Black dancers struggle to make their way through pandemic

Connecting the Dots – #YesThisIsAnArtsStory Repost from The Washington Post

Nikesha Elise Williams | 14 February 2021

After more than 10 years performing in traveling shows and in local theaters, NaTonia Monét fulfilled a lifelong dream last year when she made her Broadway debut in “Tina: The Tina Turner Musical.” For months, she sang, danced and acted in eight shows a week in the role of Alline, Tina Turner’s older sister, who introduced the young Anna Mae Bullock to Ike Turner.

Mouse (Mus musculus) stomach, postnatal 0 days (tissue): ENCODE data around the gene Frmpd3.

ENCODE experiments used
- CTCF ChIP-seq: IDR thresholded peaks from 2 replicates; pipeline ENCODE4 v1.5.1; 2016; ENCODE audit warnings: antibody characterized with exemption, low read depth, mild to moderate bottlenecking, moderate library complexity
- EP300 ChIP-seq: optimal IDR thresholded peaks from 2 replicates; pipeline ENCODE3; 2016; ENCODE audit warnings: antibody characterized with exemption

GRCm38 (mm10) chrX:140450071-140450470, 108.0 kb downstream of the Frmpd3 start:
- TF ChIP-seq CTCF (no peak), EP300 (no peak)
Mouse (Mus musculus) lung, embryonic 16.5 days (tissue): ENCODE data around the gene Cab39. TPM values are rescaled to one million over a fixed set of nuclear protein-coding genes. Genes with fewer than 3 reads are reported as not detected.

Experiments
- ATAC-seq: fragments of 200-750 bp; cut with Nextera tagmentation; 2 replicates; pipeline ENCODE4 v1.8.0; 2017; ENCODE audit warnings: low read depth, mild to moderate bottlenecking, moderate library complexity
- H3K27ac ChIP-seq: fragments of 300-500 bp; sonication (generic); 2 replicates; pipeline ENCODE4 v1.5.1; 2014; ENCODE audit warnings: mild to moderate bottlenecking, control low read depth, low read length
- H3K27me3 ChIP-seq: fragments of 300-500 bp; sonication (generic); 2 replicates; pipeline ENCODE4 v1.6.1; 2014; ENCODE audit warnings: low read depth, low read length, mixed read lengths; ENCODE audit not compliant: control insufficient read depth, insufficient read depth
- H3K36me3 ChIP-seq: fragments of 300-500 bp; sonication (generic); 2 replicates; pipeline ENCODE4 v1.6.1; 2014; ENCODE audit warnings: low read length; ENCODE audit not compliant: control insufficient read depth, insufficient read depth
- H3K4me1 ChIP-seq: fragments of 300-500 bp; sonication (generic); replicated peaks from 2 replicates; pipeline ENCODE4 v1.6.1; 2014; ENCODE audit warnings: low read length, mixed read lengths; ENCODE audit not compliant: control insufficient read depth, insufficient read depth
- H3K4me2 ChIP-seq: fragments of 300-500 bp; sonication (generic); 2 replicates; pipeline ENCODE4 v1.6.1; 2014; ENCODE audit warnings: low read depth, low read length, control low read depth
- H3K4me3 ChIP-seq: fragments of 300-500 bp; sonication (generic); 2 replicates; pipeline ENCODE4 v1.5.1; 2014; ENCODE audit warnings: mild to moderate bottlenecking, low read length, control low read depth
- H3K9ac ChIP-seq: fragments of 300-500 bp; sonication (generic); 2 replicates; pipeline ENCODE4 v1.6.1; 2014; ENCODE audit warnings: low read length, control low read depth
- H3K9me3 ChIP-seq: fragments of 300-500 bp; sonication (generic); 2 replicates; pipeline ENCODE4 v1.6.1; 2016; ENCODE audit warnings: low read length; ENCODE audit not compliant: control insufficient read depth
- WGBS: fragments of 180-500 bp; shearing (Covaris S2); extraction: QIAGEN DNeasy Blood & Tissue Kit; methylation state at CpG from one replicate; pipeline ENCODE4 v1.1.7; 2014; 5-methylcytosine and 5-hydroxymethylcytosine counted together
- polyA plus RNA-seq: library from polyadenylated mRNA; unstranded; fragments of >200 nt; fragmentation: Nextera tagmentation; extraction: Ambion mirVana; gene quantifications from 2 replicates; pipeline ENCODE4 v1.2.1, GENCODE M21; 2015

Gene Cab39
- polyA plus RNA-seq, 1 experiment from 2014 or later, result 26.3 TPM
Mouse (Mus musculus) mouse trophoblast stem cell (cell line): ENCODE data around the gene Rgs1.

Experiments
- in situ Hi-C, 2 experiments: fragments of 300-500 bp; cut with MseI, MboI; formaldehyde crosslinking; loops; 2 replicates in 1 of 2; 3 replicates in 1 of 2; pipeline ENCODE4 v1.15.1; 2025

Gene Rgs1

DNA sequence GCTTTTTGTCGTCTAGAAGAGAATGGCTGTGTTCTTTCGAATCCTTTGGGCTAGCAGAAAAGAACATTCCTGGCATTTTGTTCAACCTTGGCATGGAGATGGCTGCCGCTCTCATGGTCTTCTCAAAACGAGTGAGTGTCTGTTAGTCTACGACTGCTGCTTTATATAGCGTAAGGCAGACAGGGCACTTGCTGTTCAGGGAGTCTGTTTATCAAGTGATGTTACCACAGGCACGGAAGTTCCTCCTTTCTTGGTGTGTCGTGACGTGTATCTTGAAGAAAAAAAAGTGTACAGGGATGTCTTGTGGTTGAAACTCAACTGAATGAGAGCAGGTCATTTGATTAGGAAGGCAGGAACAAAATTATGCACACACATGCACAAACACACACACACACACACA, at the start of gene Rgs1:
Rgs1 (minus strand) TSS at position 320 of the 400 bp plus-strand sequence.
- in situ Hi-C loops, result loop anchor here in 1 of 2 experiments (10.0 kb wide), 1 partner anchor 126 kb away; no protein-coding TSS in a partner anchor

When the pandemic forced Broadway to close in March, Monét didn’t initially panic, confident that it would be temporary. But then one month turned into six, then nine, and now it’s unclear exactly when the big theaters will reopen. “The anxiety of how to survive hit me hard,” she said.

Like thousands of dancers across the country, Monét said she has struggled to find new work and has returned to making comedy Web series with friends and colleagues. But it’s not enough, especially given the high cost of her New York City rent. “I’m not making a living, . . . not how I want to,” Monét said.